Bruce R. Miles

Bruce R. Miles: Texas’ Sixth State Forester (1980 – 1996)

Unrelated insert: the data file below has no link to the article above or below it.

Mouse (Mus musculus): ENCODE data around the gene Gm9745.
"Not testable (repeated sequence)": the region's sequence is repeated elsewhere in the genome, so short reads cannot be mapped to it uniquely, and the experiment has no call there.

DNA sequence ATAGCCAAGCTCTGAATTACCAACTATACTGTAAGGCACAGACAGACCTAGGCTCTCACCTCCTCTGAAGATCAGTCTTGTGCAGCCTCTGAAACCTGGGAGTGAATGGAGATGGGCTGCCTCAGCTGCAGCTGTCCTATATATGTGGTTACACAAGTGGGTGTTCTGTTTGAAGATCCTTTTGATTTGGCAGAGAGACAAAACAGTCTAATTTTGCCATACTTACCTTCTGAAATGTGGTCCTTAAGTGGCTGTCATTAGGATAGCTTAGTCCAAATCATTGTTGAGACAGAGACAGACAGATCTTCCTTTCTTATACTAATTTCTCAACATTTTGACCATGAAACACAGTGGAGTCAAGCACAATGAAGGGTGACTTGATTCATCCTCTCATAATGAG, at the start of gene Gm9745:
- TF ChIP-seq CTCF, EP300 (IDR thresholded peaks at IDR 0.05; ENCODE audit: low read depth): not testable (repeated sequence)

Bruce Robert Miles was selected as the sixth state forester , assuming duties of TFS director on October 29, 1980, two months prior to Director Paul Kramer’s official retirement. Born on the plains of Kansas, Miles and his family moved to Houston in 1942 as WWII was brought to America's doorstep. He was seven years old.  His father was a WWI veteran and had accepted a position with the US government as a contract liaison between the US Air Force and Hughes Tool Company. As an electrical engineer working outside many times, his father was tired of Kansas blizzards. Greeted by a hurricane up through Galveston their first week in Houston, Miles recalled his father saying, “We may have made a mistake!” The younger Miles began his college education at Texas A&M in electrical engineering. Summers working in Oregon with the US Forest Service persuaded him that forestry was to be his profession of choice. Back at A&M, he found a wonderful mentor in professor  Robert R. Rhodes who was a LSU graduate and taught courses in  range and forestry. Professor Rhodes took Miles under his wing his junior year, grounded him in basic forestry, helped him get a scholarship to LSU (paying out-of-state tuition and one round trip bus ticket per year from Houston to Baton Rouge). Miles then completed two years of forestry at LSU  including his final year of ROTC military training before reporting to Fort Sill, Oklahoma for his active duty obligation. TFS hired Miles in June, 1959, first as an assistant forester in the Lufkin District. Prior to accepting Paul Kramer’s request to become Assistant Director, Miles worked his way up to district forester with stops in Woodville, Linden, Conroe, and back to Linden. (Diamond 1913) He gained valuable and different experiences with each assignment which prepared him well to serve as TFS director – the first director to rise through the field ranks from “dirt” forester to state forester. In the 1970s and 1980s, the agency was still centered in East Texas and, with some 350 employees, small enough that the director knew most and seemingly took an interest in each. In Miles case, he went out of his way to visit field offices and inquire about employees’ activities and families, freely sharing his sense of humor. His in-house weekly Director’s Notes were used to keep agency employees informed of his own TFS activities while acknowledging achievements of TFS employees at all levels. He was the first TFS director to serve as TFA president (1993). “I did TFA on my lunch hour. Ron (Hufford) does all the work and we (TFA presidents) get all the credit,” Miles modestly stated in a recent interview. (Diamond 2013) During his term as state forester, Miles was involved with development of many innovative forest management programs including the enactment of an industry-funded Texas Reforestation Foundation, or TRe. Under his leadership an expanded wildfire control program and effective southern pine beetle and oak wilt control programs were developed, and the innovative Forest Pest Management Cooperative was initiated. Business, research, and field offices also were equipped with new technology: microcomputers and training on their use.  Among awards he has received for his efforts are the Distinguished Service to Forestry Award (1981) and the Gifford Pinchot Medal, both from SAF. In 1982, Miles was given the prestigious TAMU Distinguished Performance Award for Administration. In 2008, he was inducted into the Texas Forestry Hall of Fame. He retired at the end of May 1996, following thirty-seven dedicated years with TFS. He and his wife Dianne were presented with a Life Membership to TFA upon his retirement.  In a letter of appreciation for “this unexpected and cherished honor,” Miles stated “The association has certainly been good to me over the past thirty-seven years.” As “director emeritus” he continues to reside in College Station. Without doubt, Director Miles did his part to ensure TFS its reputation as “the best state forestry agency in the nation.”